For eight years, registered dietitian Amber Pankonin has been spreading healthy recipes and eating habits through her social media accounts and her website, Stirlist. Despite her many responsibilities, Pankonin still felt like she could do more to spread the word about healthy eating, which inspired her to start photographing her nutritious concoctions.
While Pankonin doesn’t have any formal education in photography, she has taken private classes and workshops to improve her skills. In addition, she is attending culinary school at Great Plains Culinary Institute in order to produce photo-worthy dishes. She said she doesn’t typically use methods other food photographers might use, such as adding glue to milk to make it whiter. She tries to stay as natural as possible when it comes to the food.
“I don't use a lot of the tricks that you might see online or hear about,” Pankonin said, “because I really want to show food in its natural state ... I try to just do what I think looks best, what looks natural.”
Pankonin puts more than five hours into creating each piece. Throughout the rigorous process, she said editing is the most therapeutic for her, while styling can be the most challenging.
“The styling piece is probably the trickiest,” Pankonin said, “because you may think, ‘Oh, this will work’ ahead of time and then you get in there and you see what it looks like on camera and you realize, ‘Oh I don't like that at all.’ So then you might have to switch gears a little bit. Whether you're tweaking the lighting, you're tweaking the plate, you're tweaking items on the food or varnishes on the food — that's probably the hardest part.”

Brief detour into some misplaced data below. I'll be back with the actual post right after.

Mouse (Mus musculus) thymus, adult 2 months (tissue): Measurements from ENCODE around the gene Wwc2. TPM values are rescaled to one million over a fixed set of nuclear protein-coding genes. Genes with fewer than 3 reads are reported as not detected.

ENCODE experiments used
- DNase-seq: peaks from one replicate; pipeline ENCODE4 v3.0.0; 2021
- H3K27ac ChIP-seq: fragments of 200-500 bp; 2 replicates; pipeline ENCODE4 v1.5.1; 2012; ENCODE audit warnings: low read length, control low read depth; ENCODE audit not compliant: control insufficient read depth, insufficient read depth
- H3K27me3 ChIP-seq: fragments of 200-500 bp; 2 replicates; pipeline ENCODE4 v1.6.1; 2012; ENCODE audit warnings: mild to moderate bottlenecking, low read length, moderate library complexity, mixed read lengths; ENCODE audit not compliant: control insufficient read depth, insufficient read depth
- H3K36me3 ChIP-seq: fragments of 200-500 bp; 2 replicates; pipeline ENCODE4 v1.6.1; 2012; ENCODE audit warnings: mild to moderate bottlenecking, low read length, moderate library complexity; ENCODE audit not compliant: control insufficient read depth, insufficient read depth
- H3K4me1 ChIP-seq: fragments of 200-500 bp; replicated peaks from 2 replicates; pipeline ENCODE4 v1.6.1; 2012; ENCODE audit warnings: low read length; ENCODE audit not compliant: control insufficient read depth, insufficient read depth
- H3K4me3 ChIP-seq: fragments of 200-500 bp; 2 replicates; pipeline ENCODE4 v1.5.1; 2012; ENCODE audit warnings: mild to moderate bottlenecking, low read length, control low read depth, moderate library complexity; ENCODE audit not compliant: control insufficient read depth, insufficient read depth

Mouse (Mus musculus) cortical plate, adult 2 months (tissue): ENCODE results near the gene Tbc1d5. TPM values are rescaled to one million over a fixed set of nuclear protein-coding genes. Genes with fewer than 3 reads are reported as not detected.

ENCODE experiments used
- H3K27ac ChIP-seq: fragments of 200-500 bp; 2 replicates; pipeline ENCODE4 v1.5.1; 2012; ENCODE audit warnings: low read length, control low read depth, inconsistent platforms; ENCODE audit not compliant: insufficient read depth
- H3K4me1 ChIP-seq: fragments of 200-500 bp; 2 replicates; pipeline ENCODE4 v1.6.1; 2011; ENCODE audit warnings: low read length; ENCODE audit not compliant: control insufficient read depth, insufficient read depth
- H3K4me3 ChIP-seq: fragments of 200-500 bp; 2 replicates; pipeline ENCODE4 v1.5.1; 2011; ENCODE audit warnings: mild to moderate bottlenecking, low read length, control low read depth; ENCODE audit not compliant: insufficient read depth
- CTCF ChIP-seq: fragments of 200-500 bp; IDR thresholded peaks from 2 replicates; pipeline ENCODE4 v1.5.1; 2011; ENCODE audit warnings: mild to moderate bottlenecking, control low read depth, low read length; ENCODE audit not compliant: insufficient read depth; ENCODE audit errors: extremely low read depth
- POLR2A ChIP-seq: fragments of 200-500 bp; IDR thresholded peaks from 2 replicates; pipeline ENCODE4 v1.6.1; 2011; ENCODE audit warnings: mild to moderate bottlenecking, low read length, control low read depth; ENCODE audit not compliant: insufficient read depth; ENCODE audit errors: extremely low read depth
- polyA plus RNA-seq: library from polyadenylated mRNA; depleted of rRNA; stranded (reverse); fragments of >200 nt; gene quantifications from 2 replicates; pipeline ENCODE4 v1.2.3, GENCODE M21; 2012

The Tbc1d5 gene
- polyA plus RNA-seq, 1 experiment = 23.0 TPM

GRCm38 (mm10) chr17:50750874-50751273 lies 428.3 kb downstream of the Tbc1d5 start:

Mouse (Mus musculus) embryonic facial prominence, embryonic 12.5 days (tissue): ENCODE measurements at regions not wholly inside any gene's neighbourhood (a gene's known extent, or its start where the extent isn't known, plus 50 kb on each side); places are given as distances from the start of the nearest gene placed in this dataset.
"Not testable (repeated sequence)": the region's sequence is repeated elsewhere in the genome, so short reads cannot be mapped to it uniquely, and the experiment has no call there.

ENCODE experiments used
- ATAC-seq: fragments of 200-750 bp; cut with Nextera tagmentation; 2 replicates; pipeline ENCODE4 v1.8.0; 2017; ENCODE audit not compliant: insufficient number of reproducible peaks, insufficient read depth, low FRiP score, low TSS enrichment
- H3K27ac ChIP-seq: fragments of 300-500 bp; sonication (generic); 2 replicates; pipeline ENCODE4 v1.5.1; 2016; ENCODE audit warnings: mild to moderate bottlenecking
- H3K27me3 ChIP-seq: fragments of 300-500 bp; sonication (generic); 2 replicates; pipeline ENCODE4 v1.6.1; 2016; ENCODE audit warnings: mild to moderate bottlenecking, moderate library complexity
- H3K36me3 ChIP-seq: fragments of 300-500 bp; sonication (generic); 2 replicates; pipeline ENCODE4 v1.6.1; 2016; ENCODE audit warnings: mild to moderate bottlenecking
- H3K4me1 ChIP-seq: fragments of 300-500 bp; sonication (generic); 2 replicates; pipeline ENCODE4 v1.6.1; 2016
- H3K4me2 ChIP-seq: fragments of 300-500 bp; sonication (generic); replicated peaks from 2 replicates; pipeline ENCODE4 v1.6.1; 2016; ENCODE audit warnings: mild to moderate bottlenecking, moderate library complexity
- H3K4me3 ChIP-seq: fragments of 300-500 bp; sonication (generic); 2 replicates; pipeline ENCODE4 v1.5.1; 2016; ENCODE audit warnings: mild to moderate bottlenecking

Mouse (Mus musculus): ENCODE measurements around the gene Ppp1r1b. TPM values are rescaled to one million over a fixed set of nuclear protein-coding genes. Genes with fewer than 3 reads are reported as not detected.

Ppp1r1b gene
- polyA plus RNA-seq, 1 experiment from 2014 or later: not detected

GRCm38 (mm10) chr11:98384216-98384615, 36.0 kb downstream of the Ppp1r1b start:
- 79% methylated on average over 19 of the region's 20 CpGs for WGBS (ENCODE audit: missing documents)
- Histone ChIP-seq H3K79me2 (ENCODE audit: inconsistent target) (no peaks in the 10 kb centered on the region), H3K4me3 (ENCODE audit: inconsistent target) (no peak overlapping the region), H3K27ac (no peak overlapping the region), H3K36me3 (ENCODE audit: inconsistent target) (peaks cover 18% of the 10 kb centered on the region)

With so many diet trends on social media today, Pankonin said she hopes registered dietitians can use social media platforms to educate people on reaching their goals in a healthy manner. Since 2013, Pankonin has been teaching off and on as an adjunct professor in the nutrition department at the University of Nebraska-Lincoln. Because of this, she said she feels a particular sympathy for college students today.
“There's already enough pressure on the students right now, and I think if you're going to put additional pressure on yourself in terms of bad diets or body expectations, that really doesn't set you up for success,” Pankonin said.
Many of Pankonin’s peers in the food photography industry believe Pankonin’s use of social media is a great way to share health tips. Tiffany Verzal, a colleague of Pankonin and owner of V2 Content, a video production company based in Lincoln, said Pankonin’s social media accounts make a positive impact on others.
“I think that Amber’s real-life approach gives people the tools, and thus confidence to make healthy food choices without feeling guilt or shame about what they choose to eat. Amber makes anyone feel like they can make better, healthy choices without having to give up a certain food,” she said.
Pankonin encourages students to ease the pressure on themselves and follow people on social media who promote body positivity and reinforce their audience to be healthy both mentally and physically.
“This is a very unique time in a student's life where they're listening to a lot of voices, and you have to start thinking about, ‘Who are the voices I really want to pay attention to and who do I need to drown out?’ And again, I think we need to drown out those voices that are inducing the feeling of guilt and shame,” Pankonin said.